‘Indian Removal Through Arkansas’ project completed
This map shows the various routes used by Cherokee contingents to reach Indian Territory, now Oklahoma. All of the contingents traveled through Arkansas. ARCHIVE
LITTLE ROCK – The Sequoyah National Research Center at the University of Arkansas at Little Rock has completed the “Journey of Survival: Indian Removal Through Arkansas” project. Funded by a grant from the Arkansas Natural and Cultural Resources Council, the project includes a touchscreen kiosk at the Sequoyah National Research Center and a companion website, journeyofsurvival.org
Journey of Survival was a two-year project tasked with creating a visual representation of the Indian Removal Act of 1830 signed by President Andrew Jackson that forcibly displaced the southeastern tribes of the United States – Cherokee, Chickasaw, Choctaw, Muscogee (Creek) and Seminole. Each tribe was removed through Arkansas from their ancestral homes in the southeastern United States to their new homes in Indian Territory, now Oklahoma.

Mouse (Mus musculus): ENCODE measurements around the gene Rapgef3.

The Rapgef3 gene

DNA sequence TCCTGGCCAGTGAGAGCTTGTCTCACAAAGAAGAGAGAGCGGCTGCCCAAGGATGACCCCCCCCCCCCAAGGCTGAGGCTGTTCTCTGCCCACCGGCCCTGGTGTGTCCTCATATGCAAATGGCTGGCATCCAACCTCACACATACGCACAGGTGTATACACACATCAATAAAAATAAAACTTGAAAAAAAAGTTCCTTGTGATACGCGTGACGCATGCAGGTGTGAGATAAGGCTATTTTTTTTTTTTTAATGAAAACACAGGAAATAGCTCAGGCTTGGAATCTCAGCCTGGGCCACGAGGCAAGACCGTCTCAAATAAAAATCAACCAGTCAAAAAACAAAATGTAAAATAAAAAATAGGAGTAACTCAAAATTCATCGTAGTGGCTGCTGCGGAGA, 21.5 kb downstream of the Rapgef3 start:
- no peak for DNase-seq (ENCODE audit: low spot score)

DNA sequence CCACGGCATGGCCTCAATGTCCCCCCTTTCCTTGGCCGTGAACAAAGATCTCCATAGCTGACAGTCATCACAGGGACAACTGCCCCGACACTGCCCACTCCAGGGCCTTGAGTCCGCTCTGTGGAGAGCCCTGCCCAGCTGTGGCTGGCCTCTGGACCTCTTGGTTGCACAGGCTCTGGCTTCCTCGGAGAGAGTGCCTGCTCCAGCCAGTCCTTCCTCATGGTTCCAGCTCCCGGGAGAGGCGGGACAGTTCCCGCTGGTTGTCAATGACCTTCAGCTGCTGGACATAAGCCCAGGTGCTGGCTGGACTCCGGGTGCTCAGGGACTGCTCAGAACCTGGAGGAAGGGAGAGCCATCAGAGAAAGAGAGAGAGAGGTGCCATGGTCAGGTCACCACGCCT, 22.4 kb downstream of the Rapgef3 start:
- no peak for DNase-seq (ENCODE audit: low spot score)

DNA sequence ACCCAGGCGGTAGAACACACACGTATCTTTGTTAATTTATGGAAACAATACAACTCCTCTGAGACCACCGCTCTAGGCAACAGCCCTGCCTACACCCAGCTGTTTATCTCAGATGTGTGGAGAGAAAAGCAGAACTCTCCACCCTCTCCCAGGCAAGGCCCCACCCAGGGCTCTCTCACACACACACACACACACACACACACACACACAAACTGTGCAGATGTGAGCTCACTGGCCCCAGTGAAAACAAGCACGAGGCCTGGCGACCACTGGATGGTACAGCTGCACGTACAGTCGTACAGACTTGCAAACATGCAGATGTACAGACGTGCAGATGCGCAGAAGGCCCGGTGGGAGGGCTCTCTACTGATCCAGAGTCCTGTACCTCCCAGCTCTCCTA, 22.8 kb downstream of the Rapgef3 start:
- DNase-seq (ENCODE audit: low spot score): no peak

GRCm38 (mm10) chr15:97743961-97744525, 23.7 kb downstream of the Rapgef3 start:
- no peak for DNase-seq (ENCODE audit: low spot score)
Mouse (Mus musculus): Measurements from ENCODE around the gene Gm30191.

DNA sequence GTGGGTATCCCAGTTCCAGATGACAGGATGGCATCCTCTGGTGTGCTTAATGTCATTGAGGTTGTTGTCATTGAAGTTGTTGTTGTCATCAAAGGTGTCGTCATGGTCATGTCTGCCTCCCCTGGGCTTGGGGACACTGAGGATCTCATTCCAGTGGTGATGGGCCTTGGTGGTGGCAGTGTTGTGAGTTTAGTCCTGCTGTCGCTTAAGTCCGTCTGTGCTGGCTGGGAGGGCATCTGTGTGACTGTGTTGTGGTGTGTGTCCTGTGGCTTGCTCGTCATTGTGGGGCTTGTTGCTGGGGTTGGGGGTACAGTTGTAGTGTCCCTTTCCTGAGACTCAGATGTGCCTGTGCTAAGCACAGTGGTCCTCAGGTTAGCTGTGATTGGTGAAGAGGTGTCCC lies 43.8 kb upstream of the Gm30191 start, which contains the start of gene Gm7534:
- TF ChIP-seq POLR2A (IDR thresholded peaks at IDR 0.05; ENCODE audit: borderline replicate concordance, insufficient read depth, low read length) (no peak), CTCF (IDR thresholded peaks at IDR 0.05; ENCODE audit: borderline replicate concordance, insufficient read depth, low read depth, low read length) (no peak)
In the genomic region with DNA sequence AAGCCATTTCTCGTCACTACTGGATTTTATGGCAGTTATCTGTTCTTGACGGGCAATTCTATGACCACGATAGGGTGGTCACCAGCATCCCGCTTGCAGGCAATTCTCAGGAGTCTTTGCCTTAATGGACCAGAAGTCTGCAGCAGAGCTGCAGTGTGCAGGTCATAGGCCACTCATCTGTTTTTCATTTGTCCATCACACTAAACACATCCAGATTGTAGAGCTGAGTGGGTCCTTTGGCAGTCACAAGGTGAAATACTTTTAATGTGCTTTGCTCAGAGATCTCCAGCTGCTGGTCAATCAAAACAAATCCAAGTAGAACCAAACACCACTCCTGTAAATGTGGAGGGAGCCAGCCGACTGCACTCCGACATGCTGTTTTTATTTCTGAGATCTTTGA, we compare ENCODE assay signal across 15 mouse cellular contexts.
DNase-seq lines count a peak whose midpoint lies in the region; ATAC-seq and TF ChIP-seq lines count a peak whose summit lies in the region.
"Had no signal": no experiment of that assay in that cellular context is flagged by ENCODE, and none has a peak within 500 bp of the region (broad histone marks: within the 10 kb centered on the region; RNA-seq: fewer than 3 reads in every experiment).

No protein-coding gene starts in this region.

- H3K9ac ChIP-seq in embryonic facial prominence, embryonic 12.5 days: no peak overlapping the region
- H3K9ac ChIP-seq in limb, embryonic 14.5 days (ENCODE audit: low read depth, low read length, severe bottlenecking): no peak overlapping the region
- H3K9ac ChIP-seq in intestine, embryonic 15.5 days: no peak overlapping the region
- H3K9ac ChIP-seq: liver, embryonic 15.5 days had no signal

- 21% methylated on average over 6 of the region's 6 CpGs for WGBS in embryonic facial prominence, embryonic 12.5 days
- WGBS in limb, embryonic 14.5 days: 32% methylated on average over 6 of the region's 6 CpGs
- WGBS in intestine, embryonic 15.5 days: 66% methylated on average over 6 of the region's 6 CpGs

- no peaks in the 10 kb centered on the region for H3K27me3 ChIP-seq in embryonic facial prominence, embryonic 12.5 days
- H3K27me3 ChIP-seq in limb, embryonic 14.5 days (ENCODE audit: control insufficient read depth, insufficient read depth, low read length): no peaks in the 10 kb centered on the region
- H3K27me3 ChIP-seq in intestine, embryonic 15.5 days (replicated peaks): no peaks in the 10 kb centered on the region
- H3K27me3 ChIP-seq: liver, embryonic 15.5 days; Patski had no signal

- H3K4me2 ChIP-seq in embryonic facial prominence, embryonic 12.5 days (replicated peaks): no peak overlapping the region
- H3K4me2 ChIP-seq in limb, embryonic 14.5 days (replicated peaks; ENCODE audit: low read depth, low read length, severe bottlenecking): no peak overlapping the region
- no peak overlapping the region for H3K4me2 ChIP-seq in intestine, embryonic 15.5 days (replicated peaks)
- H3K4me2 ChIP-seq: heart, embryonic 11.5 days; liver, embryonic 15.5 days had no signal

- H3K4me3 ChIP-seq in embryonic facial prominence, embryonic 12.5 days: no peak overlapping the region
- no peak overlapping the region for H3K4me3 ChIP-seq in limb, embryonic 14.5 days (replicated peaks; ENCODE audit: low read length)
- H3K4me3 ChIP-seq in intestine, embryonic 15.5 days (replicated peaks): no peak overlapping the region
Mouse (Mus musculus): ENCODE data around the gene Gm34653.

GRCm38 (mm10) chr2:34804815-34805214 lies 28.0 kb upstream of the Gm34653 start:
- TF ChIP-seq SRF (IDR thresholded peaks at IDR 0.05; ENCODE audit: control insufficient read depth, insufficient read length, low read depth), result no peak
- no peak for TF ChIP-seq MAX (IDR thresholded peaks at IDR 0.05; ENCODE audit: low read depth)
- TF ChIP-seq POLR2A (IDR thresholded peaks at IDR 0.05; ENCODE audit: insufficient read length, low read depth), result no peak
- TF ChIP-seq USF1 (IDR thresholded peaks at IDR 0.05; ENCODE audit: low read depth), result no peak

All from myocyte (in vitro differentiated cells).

The Journey of Survival project charts each route taken by all five tribes and provides historically accurate narratives documenting the routes traveled. The map is based on a 2009 map created by the Arkansas Chapter of the Trail of Tears Association and updated with new research. More than 80 sites have been identified as significant to the story of Indian removal through Arkansas.
Features of the website include photographs of current-day locations and historical markers, along with digital images of original manuscripts related to the removal.
The project team included researchers Daniel F. Littlefield Jr., Ph.D.; graduate assistant Alex Soulard; GIS analyst James Holley; and programmer/developer Erik Stevens. Graphic design was done by Media & More, technical support by Freta Rogers-Mason, and the principal investigator was Erin Fehr.
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